The good, the bad, and the ugly
What makes a car’s essence, its being? Design, features, and performance each contribute to its value and desirability. All that aside, there’s one thing that makes a car, that tells its story, without knowing anything else about it: its name.
In practical terms, a car’s name doesn’t matter. It won’t change how it drives or what it can do. Still, it’s a critical element of how it’s perceived. Name affects a car’s spirit, how we feel about it, and the legend that surrounds it. So what makes a good or bad car name?
The best car names are those that tell its story and hint at its purpose. Evocative words that spark imagination are often successful as car names.
Consider the Jeep Wrangler. The Wrangler is one of the most iconic and recognizable vehicles out there, known for its off-road toughness and capability. Therefore Wrangler is a fitting title; it implies the ability to grab whatever challenge is thrown at it and wrestle it into submission.
Lamborghinis are renowned for their wild performance, and Huracán is among their most successful car names ever. A tempestuous storm is an accurate way to describe its ripping performance, a sharp-edged experience complemented by a screaming V10 exhaust note.
Dodge’s Challenger could hardly have a more fitting name. Positioned to compete against the Ford Mustang and Chevy Camaro, Challenger is ready to, well, challenge other muscle cars, whether on the drag strip or dealership lots. Dubbing its ultra-powerful variants Hellcat and Demon drive the point home — with over 700 horsepower, they’re cars to be legitimately scared of.
Great car names aren’t always words. Sometimes the suggestive power of alphanumerics work to create positive conclusions. NSX might be an acronym for some term Acura’s marketing team thought up, but it doesn’t really matter. The letters carry their own suggestions of extreme style and sportiness, and help solidify the car’s legendary status.
The worst car names say nothing about the purpose of the vehicle they’re applied to. Names fail when they simply convey data, needlessly confuse, or are just a made up word that tries to sound real.
McLaren’s first mass-produced vehicle was the MP4-12C, a car as excellent as it was poorly named. A complex jumble of characters, MP4-12C doesn’t outwardly relate to anything; only die-hard McLaren geeks might realize its connection to racing cars of old. McLaren eventually caught on and renamed the car to 12C, making it a lot easier to remember and say.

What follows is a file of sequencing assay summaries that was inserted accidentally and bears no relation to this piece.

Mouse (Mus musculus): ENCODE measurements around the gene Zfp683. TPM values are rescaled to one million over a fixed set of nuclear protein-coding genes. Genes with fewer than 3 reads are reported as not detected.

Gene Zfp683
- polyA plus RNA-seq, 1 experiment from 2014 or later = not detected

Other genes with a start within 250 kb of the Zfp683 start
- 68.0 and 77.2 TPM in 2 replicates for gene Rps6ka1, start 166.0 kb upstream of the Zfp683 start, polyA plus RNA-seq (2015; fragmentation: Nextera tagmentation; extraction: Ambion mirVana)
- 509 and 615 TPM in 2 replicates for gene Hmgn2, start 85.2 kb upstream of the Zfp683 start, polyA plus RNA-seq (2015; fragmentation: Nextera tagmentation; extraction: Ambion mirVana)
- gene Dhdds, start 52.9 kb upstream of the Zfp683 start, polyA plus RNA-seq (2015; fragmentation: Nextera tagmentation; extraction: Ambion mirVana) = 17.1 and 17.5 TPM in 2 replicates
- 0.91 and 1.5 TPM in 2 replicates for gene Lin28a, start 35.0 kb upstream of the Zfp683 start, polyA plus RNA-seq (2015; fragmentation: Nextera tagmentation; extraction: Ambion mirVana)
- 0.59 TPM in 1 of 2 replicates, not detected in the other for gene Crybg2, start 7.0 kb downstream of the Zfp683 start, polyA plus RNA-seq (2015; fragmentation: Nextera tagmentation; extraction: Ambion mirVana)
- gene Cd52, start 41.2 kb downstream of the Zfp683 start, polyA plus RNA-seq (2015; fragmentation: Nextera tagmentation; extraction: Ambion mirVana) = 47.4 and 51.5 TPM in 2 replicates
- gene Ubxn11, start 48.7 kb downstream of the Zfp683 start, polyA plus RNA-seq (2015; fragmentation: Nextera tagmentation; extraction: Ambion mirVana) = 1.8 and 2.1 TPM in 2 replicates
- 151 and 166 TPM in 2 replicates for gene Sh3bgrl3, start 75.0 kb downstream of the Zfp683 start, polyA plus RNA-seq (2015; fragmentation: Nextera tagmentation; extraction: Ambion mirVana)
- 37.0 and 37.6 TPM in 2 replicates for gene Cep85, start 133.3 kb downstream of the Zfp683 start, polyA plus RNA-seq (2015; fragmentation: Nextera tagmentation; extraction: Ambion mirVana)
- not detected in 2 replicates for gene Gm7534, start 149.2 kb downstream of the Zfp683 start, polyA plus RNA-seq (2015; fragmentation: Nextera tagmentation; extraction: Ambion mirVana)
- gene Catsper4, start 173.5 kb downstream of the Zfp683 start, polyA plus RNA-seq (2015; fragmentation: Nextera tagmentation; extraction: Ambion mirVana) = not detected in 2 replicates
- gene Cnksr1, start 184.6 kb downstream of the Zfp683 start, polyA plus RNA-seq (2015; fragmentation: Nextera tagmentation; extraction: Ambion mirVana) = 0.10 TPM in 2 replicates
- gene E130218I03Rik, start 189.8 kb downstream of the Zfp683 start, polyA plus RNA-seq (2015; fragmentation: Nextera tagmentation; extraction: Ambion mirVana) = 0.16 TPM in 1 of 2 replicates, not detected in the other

Tesla seemed confused when they named their fourth vehicle Model 3. With the Roadster, Model S, and Model X before it, shouldn’t it have been the Model 4? Regardless, it’s a boring name that doesn’t celebrate any of the car’s great features. It’s about as dry and literal as possible. Imagine meeting someone named “Child 3.” Where might they stack up in their parents’ product hierarchy?
From a design perspective, BMW has been successful in creating sleek “four door coupe” variants of their two door models like the 4- and 6-Series. Arguing whether cars with four doors are still coupes is another topic, but the name they’ve given these vehicles — Gran Coupe — misses the mark. It sounds contrived, a forced way to ask drivers to believe, please just believe, that it’s not a sedan. Mix that in with BMW’s wholly confounding naming structure and titles become excessively long. BMW 440i xDrive Gran Coupe M Sport — yes, that’s an actual car.
Porsche has a history of giving their cars sensible but uninspired number-based names. Titles like 911 or 968 at least relate to product codes that can be traced down a line of predecessors. That’s why it was confusing when they invented the word Macan as a name for their small SUV. According to Porsche, “the name Macan is derived from the Indonesian word for tiger.” That’s an association approximately zero people will make, and instead their hot-selling, hot-driving crossover sounds like something that should be treated with antibiotics.
There’s an intrinsic and immediately recognizable value to each car’s name. Simply by hearing what it’s called, you know if it makes you want to jump in and drive, or feel like it’s another piece of metal you just use to get around. When it comes down to it speed, technology, or equipment matter more to the actual driving experience. But the best car names add the magic it takes to create a true automotive icon.